Nayib Bukele, a media president

Bukele is one of those people who awaken passions. Either you love him, or you hate him. It is not common being indifferent to his character. To date, he is the most popular president in the country’s democratic history. Neither his many mistakes as president nor his notorious authoritarian vocation have made a dent in his popularity. And although it is true that he no longer attracts as much support as he did at the beginning of his administration, this decline has not been very significant.  

The qualities of the young president

Nayib Armando Bukele Ortez, born in 1981, became a star who, apparently, could do everything to move the country forwards. A very well-orchestrated electoral campaign, plus a perfectly studied presence in the social networks gave him in the elections of February 3, 2019, what he and his environment were longing for: the presidency of the republic. The electorate did not notice the several complaints against him as mayor of Nuevo Cuscatlán and San Salvador for corruption, nepotism, misogyny, and abuse of authority.

The Salvadoran president came to power in a context marked by the ineffectiveness and corruption of the previous governments of the National Republican Alliance (ARENA) and the Farabundo Martí National Liberation Front (FMLN). These governments undermined the hopes of a population that, tired, gave in to the siren songs of a young, but not inexperienced, businessman and politician who had just become mayor in Nuevo Cuscatlán and in the capital, San Salvador.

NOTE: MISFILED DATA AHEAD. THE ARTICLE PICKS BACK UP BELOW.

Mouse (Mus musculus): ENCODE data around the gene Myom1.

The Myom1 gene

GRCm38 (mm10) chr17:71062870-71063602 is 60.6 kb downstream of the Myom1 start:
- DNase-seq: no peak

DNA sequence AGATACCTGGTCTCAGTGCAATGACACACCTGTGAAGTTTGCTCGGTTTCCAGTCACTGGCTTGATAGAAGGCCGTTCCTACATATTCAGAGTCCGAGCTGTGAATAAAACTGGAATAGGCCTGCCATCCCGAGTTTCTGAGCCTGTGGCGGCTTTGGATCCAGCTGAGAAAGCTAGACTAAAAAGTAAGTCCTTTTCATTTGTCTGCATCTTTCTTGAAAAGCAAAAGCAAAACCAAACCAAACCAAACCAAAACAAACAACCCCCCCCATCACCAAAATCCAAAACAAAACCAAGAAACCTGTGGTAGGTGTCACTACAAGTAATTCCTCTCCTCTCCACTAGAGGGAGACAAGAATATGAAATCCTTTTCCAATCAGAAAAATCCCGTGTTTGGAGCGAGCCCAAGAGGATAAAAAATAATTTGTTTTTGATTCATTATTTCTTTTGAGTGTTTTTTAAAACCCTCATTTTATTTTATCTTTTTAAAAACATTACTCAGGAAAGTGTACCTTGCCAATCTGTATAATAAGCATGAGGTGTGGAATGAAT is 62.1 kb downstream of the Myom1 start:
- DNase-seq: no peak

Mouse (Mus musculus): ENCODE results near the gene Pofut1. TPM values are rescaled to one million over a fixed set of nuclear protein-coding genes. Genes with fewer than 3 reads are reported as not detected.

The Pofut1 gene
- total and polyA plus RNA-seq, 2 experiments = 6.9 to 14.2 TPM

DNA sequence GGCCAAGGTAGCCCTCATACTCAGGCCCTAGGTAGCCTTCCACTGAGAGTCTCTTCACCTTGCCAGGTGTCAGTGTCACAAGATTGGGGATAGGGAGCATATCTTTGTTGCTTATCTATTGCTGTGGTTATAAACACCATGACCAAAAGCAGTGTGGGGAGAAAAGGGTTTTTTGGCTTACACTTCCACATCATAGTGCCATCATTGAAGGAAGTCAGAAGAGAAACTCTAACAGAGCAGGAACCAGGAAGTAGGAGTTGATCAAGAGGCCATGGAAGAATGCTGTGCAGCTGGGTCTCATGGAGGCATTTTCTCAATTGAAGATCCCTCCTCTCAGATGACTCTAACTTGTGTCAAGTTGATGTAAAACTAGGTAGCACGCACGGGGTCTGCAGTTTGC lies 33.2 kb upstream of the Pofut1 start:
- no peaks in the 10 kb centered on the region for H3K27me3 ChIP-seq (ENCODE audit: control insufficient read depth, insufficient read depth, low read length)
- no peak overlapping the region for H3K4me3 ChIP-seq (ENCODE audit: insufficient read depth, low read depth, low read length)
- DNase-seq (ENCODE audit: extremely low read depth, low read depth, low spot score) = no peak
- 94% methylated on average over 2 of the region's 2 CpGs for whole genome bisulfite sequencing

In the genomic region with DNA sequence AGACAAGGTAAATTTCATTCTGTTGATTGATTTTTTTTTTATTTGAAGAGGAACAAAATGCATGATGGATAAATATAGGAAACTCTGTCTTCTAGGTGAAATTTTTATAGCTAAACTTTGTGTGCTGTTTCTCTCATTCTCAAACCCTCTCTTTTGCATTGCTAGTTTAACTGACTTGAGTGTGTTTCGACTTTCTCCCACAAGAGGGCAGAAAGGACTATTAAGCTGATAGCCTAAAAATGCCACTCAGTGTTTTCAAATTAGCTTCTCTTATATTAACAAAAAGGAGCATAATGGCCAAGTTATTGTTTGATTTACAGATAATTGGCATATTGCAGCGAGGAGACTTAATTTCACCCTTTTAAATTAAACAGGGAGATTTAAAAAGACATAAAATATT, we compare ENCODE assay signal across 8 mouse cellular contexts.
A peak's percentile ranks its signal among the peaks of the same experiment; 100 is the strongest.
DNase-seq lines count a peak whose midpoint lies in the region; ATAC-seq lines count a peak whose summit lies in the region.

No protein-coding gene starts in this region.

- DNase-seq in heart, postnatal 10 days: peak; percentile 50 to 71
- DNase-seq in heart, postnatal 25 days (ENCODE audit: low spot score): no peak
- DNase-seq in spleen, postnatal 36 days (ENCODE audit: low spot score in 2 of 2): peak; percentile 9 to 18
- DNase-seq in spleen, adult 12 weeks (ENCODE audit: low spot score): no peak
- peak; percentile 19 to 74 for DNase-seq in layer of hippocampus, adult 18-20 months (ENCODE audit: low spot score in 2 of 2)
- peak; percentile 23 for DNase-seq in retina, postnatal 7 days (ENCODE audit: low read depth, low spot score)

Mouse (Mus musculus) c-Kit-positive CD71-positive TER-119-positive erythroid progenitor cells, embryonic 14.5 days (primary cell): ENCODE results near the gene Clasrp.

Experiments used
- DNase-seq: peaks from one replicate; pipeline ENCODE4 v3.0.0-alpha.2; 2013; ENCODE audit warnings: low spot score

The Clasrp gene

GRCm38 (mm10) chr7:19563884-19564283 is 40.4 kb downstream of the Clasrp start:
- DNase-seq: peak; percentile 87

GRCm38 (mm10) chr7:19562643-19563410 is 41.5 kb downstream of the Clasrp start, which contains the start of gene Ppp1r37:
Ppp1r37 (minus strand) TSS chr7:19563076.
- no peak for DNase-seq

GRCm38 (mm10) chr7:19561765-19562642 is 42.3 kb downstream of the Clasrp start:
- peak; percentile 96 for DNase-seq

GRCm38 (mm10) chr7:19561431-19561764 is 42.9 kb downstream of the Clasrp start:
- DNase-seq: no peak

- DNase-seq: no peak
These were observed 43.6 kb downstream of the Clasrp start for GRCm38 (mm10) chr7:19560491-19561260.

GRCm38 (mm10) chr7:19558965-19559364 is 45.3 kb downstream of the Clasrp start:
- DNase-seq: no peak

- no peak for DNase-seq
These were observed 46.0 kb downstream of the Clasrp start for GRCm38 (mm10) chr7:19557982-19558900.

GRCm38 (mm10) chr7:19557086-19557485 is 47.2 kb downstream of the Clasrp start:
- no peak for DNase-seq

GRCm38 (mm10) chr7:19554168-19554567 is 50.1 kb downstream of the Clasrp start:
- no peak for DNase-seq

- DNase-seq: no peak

The president, who with his arrival to power broke the bipartisan hegemony that had prevailed since the end of the civil war in 1992, has governed at the pace of social networks, but he has warned that it’s not enough. Both he and his brother Karim, practically his right-hand man, are skilled in communications. Nayib is so because of his charisma and his histrionic capacity, while Karim is so because of his intelligence and sagacity when it comes to devising a campaign.

“In this long year and a half of the presidency, Bukele has demonstrated that his vocation is not dialogue, but confrontation, slander, lies and persecution”. This is how a former colleague of the current president describes it, from when he was one of the rising figures of the FMLN. This source, for security reasons, has requested anonymity.

His “squeezing” of the National Assembly, as well as the invasion of its headquarters together with the military and police, can be considered violations of the independence of powers that the National Constitution marks. However, there is so much discredit in politicians and institutions that few raised their voices to denounce such an outrage. “On this, President Bukele bases his actions”, expresses the same source.

Corruption: nothing has changed

The renowned Salvadoran political analyst Napoleon Campos expresses that during the pandemic, (Bukele) exhibited the same pattern of corruption of his predecessors. “At this point, the Attorney General’s Office of the Republic (FGR) has accumulated more than 17 files on anomalous and irregular purchases typical of corruption involving ministers such as those of Health, Agriculture and Livestock, Public Works and the Environmental Fund, among others”.